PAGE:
C/D or maybe R&T did a test on diesel Jettas and Rabbits two to three decades ago and were able to get 60+mpg under real-world conditions. Another colleague had a diesel Rabbit and it would get 45-50mppg in the winter (better in the summer but I forget the figures). It's easy to think that we should be seeing noticeable gains with computerized engine management, better fuel injection, etc - but we're not. I'm disappointed.
We could get better fuel economy but the resources are going into other things. Auto reviews now talk about 0-60 in 8 secs as being disappointing or leisurely but, when I was a kid, a production car that did 0-60 in 10 seconds was smokin'.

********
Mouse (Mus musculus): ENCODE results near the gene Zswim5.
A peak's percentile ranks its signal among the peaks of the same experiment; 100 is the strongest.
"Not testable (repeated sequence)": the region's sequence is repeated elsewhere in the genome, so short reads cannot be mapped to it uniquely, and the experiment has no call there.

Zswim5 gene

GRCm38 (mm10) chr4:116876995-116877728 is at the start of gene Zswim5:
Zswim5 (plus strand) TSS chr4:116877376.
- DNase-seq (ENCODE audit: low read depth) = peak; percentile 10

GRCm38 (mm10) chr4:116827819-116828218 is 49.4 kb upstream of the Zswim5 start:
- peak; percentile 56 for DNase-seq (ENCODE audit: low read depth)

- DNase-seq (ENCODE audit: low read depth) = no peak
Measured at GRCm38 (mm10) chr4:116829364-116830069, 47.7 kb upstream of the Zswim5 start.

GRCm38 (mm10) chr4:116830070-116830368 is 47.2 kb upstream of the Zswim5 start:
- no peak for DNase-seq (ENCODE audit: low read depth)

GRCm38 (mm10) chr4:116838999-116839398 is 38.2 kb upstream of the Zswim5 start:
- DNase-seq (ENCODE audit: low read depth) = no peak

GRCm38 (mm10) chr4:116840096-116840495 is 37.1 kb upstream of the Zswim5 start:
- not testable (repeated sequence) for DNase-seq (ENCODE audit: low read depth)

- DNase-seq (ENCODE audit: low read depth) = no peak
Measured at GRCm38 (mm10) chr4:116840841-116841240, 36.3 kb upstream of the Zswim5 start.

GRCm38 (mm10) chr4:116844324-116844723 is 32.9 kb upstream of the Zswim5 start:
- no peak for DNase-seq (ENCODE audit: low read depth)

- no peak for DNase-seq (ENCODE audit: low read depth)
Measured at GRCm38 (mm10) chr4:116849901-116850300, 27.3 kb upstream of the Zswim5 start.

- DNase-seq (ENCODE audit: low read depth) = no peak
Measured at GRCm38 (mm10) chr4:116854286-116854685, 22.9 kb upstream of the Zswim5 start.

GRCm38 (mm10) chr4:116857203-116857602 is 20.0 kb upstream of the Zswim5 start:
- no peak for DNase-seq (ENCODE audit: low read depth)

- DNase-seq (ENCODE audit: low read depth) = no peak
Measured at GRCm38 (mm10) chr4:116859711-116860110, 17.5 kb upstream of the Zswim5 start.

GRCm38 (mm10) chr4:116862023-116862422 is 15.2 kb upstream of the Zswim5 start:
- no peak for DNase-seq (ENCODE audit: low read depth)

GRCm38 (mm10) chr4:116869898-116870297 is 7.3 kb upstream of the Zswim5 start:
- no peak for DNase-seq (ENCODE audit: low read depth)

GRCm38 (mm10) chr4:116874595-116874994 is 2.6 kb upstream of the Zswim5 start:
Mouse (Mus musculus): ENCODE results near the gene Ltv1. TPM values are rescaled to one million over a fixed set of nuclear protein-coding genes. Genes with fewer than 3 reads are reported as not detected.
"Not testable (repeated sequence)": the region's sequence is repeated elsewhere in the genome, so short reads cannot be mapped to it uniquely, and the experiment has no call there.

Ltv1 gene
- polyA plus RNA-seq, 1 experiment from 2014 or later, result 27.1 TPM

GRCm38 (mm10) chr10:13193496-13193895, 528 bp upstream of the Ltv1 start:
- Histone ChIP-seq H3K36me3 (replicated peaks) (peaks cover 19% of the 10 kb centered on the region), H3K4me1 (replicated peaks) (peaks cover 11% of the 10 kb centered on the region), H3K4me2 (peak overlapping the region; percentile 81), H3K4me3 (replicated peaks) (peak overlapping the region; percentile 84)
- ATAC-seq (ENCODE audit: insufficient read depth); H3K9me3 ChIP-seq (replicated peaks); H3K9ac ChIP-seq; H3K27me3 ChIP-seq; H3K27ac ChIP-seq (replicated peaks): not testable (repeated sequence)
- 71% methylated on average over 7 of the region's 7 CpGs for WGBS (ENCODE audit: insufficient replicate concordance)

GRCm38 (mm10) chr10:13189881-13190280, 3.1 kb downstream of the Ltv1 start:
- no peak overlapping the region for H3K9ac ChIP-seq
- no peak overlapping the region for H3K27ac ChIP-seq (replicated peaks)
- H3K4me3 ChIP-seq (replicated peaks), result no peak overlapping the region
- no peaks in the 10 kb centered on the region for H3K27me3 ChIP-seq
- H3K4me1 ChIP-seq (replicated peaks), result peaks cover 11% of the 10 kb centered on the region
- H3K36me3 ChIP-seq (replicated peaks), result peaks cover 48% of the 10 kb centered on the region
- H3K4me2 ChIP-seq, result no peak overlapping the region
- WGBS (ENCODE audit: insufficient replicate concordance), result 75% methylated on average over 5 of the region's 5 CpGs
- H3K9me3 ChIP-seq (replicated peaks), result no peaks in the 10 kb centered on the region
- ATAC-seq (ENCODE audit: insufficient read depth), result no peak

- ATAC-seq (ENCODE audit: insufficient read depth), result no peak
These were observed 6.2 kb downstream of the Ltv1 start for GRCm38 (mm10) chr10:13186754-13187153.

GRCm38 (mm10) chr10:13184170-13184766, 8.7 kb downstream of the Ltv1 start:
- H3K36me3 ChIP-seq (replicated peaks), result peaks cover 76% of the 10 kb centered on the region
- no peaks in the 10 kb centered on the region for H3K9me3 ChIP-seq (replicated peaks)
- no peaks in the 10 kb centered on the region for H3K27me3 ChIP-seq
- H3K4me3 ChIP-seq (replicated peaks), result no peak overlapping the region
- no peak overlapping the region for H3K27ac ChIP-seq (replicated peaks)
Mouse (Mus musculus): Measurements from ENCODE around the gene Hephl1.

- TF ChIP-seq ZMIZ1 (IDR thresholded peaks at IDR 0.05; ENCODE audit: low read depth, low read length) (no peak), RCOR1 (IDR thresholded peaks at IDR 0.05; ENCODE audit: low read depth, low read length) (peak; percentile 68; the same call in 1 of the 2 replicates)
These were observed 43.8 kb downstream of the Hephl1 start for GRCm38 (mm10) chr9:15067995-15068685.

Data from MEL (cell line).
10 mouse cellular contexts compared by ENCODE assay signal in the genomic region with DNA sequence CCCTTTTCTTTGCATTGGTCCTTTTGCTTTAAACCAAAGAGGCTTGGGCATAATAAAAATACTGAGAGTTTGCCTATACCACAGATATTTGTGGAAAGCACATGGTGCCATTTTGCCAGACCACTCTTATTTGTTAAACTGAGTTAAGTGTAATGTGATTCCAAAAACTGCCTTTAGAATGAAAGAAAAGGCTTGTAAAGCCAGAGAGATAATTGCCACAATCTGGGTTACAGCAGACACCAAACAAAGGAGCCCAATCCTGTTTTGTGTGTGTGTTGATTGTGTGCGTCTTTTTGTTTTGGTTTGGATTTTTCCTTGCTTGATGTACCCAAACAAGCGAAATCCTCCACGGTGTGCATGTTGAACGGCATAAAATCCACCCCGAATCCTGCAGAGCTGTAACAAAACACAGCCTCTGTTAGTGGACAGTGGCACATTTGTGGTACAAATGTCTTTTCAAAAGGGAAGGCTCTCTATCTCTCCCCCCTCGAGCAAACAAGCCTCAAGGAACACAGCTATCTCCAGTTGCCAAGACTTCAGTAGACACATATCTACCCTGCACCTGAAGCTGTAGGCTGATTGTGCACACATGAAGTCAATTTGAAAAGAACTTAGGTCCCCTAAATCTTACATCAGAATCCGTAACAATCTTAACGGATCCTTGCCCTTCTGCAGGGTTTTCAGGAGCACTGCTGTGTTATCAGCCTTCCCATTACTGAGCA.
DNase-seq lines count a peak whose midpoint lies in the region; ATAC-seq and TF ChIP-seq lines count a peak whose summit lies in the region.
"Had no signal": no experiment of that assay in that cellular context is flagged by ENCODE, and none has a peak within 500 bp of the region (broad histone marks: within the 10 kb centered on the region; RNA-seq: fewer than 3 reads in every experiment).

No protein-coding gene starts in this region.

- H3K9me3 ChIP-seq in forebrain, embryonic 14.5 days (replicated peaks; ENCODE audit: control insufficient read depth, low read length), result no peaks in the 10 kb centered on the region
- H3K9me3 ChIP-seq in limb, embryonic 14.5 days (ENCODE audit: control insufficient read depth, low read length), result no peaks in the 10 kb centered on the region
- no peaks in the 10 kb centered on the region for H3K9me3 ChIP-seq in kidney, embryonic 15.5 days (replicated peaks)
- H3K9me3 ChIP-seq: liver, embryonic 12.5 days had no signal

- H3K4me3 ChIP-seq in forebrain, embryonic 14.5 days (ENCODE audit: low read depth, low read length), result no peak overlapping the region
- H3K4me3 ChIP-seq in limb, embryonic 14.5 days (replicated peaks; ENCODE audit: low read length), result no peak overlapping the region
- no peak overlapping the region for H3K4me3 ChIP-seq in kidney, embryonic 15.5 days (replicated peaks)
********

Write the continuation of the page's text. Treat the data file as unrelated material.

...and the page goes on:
How may cars even have VCM? The last I knew, GM was only putting it in some of the V8s (the Impala and some trucks), it hasn't reached the V6s, yet (of course, previous experience with VCM probably doesn't help the marketing of it). It's available on some Hondas. I don't think Toyota's introduced it here at all. It shouldn't make a big difference in engine manufacture cost but it can make a significant difference in highway driving.
And cars are bigger - and maybe stronger. The new Cobalt weighs considerably more than my old Cavalier.
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The only vehicle that can consistently get 50 MPG is a motorcycle LOL
mike